Rather than concentrating on disinfecting or killing the bugs, we should focus on cleaning with hot soapy water and good old-fashioned elbow grease to physically scrub away organic material.If you do need to disinfect, clean first, then disinfect with the least toxic, most biodegradable product that does the job. Vinegar is at the least toxic and most biodegradable end of the scale when it comes to disinfectants.
"You've got to clean the surface first and that's usually enough. Then you have to ask yourself whether you need to disinfect at all," he says.
"For the kitchen sink, for example, you probably don't need anything except cleaning."
However, that dirty chopping board might warrant disinfecting – but only after you've given it a good scrub with hot, soapy water.
It's only the act of rubbing and scrubbing a dirty chopping board that can break down the slimy matrix around certain types of salmonella, allowing the disinfectant to then get to work.
As for commercial cleaners, Collignon says we don't always need the level of disinfection in the home that these products provide.
"We over-use chemicals," he says. "Instead of using one unit, we use 1000 units, and the benefits are marginal."
"All of us would like to use a magic potion so that we don't have to use the elbow grease. But that's a false premise."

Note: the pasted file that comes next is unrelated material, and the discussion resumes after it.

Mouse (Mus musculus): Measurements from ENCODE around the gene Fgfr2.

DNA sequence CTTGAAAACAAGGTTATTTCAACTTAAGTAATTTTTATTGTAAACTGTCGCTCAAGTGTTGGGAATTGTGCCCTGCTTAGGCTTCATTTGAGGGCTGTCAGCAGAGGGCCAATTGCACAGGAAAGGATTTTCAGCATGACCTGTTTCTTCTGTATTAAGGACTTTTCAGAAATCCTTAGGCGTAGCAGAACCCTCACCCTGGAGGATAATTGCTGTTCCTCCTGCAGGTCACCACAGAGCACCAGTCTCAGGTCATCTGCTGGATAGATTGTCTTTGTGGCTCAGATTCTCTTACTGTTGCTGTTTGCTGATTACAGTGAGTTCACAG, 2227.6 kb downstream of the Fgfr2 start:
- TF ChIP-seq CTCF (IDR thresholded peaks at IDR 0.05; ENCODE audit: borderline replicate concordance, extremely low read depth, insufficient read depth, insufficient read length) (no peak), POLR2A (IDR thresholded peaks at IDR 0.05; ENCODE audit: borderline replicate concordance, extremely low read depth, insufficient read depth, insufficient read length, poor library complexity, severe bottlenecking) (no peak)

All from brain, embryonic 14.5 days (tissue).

I have yet to find in Australia any "cleaning vinegar" labelled with a stronger concentration of acetic acid such as you can find in the United States. Nor have I found any vinegars promoting that they are made from "non petrochemical sources" as is also happening in the States. Perhaps due to the fact in Australia it would need to be labelled Imitation Vinegar.
With your consumer purchasing power and questioning of the companies selling "vinegar" on Australian shelves we can achieve greater transparency in labelling.
Ian Henderson has two science degrees and a diploma in vinegar making from Austria. Ian was awarded a Churchill fellowship to study vinegar making in Europe. Ian is the CEO and principal Vinegar Maker at Australian Vinegar.
Professor Peter Collignon, infectious disease physician at the Australian National University's Medical School, who was interviewed for and ABC article.